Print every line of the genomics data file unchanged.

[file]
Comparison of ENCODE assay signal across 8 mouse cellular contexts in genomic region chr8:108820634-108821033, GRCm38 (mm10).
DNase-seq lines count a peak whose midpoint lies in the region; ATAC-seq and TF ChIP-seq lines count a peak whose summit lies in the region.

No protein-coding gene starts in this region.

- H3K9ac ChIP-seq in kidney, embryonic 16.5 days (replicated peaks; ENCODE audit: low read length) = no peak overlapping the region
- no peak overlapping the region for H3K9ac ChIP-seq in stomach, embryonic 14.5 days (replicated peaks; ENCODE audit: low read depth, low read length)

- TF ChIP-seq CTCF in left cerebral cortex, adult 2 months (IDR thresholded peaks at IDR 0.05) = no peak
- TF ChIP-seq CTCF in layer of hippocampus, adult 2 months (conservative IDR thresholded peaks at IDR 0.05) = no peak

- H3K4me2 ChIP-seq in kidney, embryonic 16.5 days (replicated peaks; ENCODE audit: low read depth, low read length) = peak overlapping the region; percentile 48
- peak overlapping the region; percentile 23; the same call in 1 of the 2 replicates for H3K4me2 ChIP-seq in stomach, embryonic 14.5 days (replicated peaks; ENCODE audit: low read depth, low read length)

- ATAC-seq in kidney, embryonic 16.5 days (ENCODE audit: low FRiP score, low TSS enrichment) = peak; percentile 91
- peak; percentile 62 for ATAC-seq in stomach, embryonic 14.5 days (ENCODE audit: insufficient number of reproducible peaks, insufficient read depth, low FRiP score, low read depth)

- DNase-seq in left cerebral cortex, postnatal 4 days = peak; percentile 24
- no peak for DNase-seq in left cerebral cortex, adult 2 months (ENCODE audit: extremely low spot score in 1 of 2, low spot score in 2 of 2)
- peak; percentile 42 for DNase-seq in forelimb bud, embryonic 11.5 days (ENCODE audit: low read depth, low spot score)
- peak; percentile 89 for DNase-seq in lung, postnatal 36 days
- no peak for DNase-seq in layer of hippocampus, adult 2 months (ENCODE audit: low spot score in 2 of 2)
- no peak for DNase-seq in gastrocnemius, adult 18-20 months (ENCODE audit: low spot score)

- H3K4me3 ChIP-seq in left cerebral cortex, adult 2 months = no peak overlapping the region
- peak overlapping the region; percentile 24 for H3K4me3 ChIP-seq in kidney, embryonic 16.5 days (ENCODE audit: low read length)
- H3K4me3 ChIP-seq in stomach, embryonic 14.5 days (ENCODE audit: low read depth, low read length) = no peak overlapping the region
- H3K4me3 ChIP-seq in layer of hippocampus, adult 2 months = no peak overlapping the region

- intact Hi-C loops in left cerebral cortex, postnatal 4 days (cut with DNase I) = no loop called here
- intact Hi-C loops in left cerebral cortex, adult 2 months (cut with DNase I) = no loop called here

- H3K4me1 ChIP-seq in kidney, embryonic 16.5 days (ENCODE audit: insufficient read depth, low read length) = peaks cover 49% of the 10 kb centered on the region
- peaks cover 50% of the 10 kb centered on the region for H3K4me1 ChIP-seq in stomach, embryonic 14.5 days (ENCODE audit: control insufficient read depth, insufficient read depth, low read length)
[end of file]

Comparison of ENCODE assay signal across 8 mouse cellular contexts in genomic region chr8:108820634-108821033, GRCm38 (mm10).
DNase-seq lines count a peak whose midpoint lies in the region; ATAC-seq and TF ChIP-seq lines count a peak whose summit lies in the region.

No protein-coding gene starts in this region.

- H3K9ac ChIP-seq in kidney, embryonic 16.5 days (replicated peaks; ENCODE audit: low read length) = no peak overlapping the region
- no peak overlapping the region for H3K9ac ChIP-seq in stomach, embryonic 14.5 days (replicated peaks; ENCODE audit: low read depth, low read length)

- TF ChIP-seq CTCF in left cerebral cortex, adult 2 months (IDR thresholded peaks at IDR 0.05) = no peak
- TF ChIP-seq CTCF in layer of hippocampus, adult 2 months (conservative IDR thresholded peaks at IDR 0.05) = no peak

- H3K4me2 ChIP-seq in kidney, embryonic 16.5 days (replicated peaks; ENCODE audit: low read depth, low read length) = peak overlapping the region; percentile 48
- peak overlapping the region; percentile 23; the same call in 1 of the 2 replicates for H3K4me2 ChIP-seq in stomach, embryonic 14.5 days (replicated peaks; ENCODE audit: low read depth, low read length)

- ATAC-seq in kidney, embryonic 16.5 days (ENCODE audit: low FRiP score, low TSS enrichment) = peak; percentile 91
- peak; percentile 62 for ATAC-seq in stomach, embryonic 14.5 days (ENCODE audit: insufficient number of reproducible peaks, insufficient read depth, low FRiP score, low read depth)

- DNase-seq in left cerebral cortex, postnatal 4 days = peak; percentile 24
- no peak for DNase-seq in left cerebral cortex, adult 2 months (ENCODE audit: extremely low spot score in 1 of 2, low spot score in 2 of 2)
- peak; percentile 42 for DNase-seq in forelimb bud, embryonic 11.5 days (ENCODE audit: low read depth, low spot score)
- peak; percentile 89 for DNase-seq in lung, postnatal 36 days
- no peak for DNase-seq in layer of hippocampus, adult 2 months (ENCODE audit: low spot score in 2 of 2)
- no peak for DNase-seq in gastrocnemius, adult 18-20 months (ENCODE audit: low spot score)

- H3K4me3 ChIP-seq in left cerebral cortex, adult 2 months = no peak overlapping the region
- peak overlapping the region; percentile 24 for H3K4me3 ChIP-seq in kidney, embryonic 16.5 days (ENCODE audit: low read length)
- H3K4me3 ChIP-seq in stomach, embryonic 14.5 days (ENCODE audit: low read depth, low read length) = no peak overlapping the region
- H3K4me3 ChIP-seq in layer of hippocampus, adult 2 months = no peak overlapping the region

- intact Hi-C loops in left cerebral cortex, postnatal 4 days (cut with DNase I) = no loop called here
- intact Hi-C loops in left cerebral cortex, adult 2 months (cut with DNase I) = no loop called here

- H3K4me1 ChIP-seq in kidney, embryonic 16.5 days (ENCODE audit: insufficient read depth, low read length) = peaks cover 49% of the 10 kb centered on the region
- peaks cover 50% of the 10 kb centered on the region for H3K4me1 ChIP-seq in stomach, embryonic 14.5 days (ENCODE audit: control insufficient read depth, insufficient read depth, low read length)